The principal contention is that because the object of the suit and the effect of the decree were to control the action of the appellants in the performance of their official duties the suit was in effect one against the United States. But since the fund in question has been appropriated by act of Congress for payment to as specified person in satisfaction of a finding of the Court of Claims, it is clear that the officials of the Treasury are charged with the ministerial duty to make payment on demand to the person designated. It is settled that in such a case a suit brought by the person entitled to the performance of the duty against the official charged with its performance is not a suit against the Government. So it has been declared by this court in many cases relating to state officers. Board of Liquidation v. McComb, 92 U.S. 531, 541; Louisiana v. Jumel, 107 U.S. 711, 727; In re Ayers, 123 U.S. 443, 506. In Minnesota v. Hitchcock, 185 U.S. 373, 386, while holding that a suit against officers of the United States might be in effect a suit against the United States, the court said (p. 386): "Or course, this statement has no reference to and does not include those cases in which officers of the United States are sued, in appropriate

[ 252 U.S. Page 473]

     form, to compel them to perform some ministerial duty imposed upon them by law, and which they wrongfully neglect or refuse to perform. Such suits would not be deemed suits against the United States within the rule that the Government cannot be sued except by its consent, nor within the rule established in the Ayers case." And in Parish v. MacVeagh, 214 U.S. 124, the court upheld the right of a claimant, in whose favor an appropriation had been made by Congress, to have a mandamus against the Secretary of the Treasury requiring him to pay the claim. To the same effect, Roberts v. United States, 176 U.S. 221, 231.

In the present case it is conceded, and properly conceded, that payment of the fund in question to the defendant Sanders is a ministerial duty, the performance of which could be compelled by mandamus. But from this it is a necessary consequence that one who has an equitable right in the fund as against Sanders may have relief against the officials of the Treasury through a mandatory writ of injunction, or a receivership which is its equivalent, making Sanders a party so as to bind her and so that the decree may afford a proper acquittance to the Government. The practice of bringing suits in equity for this purpose is well established in the courts of the District (Sanborn v. Maxwell, 18 App. D.C. 245; Roberts v. Consaul, 24 App. D.C. 551, 562; Jones v. Rutherford, 26 App. D.C. 114; Parish v. McGowan, 39 App. D.C. 184; s.c. on appeal, McGowan v. Parish, 237 U.S. 285, 295). Confined, as it necessarily must be, to cases where the officials of the Government have only a ministerial duty to perform, and one in which the party complainant has a particular interest, the practice is a convenient one, well supported by both principle and precedent.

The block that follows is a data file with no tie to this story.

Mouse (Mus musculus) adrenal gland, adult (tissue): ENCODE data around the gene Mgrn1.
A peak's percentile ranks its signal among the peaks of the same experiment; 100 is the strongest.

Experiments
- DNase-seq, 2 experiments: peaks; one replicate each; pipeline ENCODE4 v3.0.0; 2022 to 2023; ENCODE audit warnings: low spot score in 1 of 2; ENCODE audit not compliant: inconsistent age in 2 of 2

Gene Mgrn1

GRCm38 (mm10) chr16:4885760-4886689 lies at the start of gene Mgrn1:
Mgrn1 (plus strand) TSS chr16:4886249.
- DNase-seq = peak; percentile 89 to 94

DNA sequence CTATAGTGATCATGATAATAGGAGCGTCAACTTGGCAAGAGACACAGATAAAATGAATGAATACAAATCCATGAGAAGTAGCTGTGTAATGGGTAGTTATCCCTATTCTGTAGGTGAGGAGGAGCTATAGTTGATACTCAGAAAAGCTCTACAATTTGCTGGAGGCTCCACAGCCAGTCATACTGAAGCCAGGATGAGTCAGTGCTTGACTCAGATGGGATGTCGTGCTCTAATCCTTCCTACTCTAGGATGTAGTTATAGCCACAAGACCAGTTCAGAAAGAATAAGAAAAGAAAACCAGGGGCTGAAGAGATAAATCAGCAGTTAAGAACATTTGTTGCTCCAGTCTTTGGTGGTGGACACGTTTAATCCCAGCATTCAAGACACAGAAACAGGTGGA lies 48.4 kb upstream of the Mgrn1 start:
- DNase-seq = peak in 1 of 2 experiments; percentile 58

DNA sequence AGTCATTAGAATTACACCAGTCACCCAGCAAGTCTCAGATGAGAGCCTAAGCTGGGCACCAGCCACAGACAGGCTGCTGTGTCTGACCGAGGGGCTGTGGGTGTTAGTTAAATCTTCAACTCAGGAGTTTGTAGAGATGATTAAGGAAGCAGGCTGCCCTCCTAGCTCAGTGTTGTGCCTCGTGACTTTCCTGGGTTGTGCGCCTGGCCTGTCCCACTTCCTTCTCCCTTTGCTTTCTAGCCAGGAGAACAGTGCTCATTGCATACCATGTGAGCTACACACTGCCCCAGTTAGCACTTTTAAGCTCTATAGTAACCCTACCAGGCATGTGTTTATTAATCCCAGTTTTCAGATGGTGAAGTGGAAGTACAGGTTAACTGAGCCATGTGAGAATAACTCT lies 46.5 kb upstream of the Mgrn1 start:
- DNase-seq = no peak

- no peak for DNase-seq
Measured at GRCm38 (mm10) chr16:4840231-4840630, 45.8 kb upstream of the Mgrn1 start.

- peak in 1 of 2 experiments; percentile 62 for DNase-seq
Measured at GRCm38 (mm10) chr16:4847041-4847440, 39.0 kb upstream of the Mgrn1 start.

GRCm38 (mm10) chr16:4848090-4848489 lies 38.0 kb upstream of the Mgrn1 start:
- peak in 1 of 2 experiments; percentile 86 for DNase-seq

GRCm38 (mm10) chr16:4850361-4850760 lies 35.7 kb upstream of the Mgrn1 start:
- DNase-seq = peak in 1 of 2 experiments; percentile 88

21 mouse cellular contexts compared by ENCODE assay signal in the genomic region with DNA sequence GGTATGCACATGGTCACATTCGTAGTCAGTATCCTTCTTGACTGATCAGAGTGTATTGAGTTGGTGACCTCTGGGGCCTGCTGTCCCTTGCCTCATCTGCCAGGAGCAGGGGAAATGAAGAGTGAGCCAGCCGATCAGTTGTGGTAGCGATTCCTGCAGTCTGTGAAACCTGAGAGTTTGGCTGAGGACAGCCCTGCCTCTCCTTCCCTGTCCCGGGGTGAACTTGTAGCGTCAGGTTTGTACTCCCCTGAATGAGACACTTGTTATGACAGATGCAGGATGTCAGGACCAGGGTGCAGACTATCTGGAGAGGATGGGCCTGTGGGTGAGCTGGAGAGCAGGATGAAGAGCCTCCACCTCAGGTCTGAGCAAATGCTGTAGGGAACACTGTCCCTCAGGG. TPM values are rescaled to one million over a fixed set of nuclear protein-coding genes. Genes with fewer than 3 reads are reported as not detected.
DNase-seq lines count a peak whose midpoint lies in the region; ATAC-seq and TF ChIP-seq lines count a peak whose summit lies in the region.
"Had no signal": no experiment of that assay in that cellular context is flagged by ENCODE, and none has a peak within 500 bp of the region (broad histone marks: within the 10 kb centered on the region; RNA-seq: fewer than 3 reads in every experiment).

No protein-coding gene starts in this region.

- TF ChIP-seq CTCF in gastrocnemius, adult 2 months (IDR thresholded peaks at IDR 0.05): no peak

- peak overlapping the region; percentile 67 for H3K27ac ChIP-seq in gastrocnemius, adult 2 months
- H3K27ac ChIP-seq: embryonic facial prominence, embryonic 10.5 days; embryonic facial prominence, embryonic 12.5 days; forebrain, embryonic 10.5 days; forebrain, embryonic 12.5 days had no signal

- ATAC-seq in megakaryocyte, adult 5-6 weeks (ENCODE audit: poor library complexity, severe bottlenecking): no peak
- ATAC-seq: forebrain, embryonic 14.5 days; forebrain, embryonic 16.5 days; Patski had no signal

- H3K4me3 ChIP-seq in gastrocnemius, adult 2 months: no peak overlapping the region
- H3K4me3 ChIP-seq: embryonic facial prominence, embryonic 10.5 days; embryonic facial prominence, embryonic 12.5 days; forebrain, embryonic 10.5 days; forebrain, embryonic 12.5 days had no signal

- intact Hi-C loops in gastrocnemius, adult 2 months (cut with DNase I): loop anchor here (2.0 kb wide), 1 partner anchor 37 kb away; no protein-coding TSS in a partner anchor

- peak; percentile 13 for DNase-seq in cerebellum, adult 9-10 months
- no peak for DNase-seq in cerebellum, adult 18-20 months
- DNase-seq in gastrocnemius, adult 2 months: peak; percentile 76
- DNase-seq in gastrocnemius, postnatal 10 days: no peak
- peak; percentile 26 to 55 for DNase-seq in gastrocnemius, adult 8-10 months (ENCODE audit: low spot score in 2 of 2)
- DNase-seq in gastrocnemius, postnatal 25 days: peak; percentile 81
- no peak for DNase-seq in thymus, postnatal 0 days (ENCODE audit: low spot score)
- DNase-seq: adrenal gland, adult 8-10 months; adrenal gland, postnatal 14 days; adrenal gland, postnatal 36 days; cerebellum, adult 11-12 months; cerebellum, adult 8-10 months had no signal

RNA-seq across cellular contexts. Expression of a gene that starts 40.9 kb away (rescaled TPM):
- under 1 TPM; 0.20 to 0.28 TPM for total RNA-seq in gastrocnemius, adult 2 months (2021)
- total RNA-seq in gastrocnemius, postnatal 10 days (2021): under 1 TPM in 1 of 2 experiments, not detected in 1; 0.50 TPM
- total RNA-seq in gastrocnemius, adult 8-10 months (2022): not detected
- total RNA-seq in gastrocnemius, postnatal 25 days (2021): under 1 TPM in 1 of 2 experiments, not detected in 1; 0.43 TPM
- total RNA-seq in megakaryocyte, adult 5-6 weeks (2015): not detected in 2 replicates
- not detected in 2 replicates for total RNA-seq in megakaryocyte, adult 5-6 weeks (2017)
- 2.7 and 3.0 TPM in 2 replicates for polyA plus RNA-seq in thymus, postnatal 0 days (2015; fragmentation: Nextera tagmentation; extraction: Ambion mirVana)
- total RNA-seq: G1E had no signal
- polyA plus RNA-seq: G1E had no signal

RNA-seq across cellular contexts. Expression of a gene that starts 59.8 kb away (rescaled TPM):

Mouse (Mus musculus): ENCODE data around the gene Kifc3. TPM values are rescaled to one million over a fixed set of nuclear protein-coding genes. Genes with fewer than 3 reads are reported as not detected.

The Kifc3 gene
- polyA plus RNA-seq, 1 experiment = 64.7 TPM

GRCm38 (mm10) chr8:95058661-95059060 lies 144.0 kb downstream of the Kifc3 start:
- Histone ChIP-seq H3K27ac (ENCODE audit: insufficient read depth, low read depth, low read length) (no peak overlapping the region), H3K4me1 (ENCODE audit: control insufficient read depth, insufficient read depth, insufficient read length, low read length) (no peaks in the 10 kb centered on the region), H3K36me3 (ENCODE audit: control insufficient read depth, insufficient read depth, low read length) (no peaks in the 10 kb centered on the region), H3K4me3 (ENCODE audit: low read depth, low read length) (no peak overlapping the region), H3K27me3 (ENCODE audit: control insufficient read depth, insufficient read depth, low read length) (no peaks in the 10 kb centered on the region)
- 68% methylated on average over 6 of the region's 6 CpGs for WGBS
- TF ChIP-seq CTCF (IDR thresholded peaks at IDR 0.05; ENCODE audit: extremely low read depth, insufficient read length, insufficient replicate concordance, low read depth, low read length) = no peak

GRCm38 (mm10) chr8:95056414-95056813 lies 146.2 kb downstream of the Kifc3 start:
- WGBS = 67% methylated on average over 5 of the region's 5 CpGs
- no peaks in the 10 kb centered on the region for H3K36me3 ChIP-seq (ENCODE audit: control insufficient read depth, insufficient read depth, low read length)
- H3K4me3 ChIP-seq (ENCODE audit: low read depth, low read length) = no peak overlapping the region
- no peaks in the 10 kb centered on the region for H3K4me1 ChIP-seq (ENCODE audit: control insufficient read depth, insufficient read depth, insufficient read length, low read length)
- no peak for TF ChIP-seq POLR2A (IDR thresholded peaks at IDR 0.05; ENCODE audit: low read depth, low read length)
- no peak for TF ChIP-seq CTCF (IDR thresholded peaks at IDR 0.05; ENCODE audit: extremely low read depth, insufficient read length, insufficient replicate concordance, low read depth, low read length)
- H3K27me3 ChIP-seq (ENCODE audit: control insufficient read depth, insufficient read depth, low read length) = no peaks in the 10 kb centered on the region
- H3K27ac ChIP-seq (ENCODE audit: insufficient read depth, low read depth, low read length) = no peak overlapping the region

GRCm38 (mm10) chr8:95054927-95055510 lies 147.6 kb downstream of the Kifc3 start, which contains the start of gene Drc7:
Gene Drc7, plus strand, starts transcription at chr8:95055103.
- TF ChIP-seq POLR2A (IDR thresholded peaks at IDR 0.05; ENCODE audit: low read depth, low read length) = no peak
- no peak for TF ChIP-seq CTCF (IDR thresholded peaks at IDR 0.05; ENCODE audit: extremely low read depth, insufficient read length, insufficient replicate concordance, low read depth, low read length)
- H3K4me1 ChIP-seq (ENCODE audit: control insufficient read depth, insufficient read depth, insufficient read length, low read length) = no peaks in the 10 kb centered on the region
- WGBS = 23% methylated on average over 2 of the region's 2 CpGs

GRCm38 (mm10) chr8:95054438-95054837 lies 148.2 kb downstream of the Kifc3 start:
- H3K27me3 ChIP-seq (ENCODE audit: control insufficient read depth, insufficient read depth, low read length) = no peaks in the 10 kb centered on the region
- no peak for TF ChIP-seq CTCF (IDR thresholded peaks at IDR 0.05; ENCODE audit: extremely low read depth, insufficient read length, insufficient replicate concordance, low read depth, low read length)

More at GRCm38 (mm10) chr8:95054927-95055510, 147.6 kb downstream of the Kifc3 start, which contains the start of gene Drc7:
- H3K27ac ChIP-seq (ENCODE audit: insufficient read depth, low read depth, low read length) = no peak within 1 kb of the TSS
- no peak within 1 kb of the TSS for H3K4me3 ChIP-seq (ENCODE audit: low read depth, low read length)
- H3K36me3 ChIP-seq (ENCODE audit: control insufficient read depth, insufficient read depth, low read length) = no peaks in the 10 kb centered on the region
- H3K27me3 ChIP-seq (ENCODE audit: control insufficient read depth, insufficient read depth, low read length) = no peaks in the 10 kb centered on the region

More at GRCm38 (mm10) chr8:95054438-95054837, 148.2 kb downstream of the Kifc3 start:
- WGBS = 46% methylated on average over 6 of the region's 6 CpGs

Section 3477, Rev. Stats., regulating the assignment of claims against the United States, is not an obstacle. As has been held many times, the object of Congress in this legislation

[ 252 U.S. Page 474]

     was to protect the Government, not the claimant; and it does not stand in the way of giving effect to an assignment by operation of law after the claim has been allowed. Erwin v. United States, 97 U.S. 392, 397; Goodman v. ...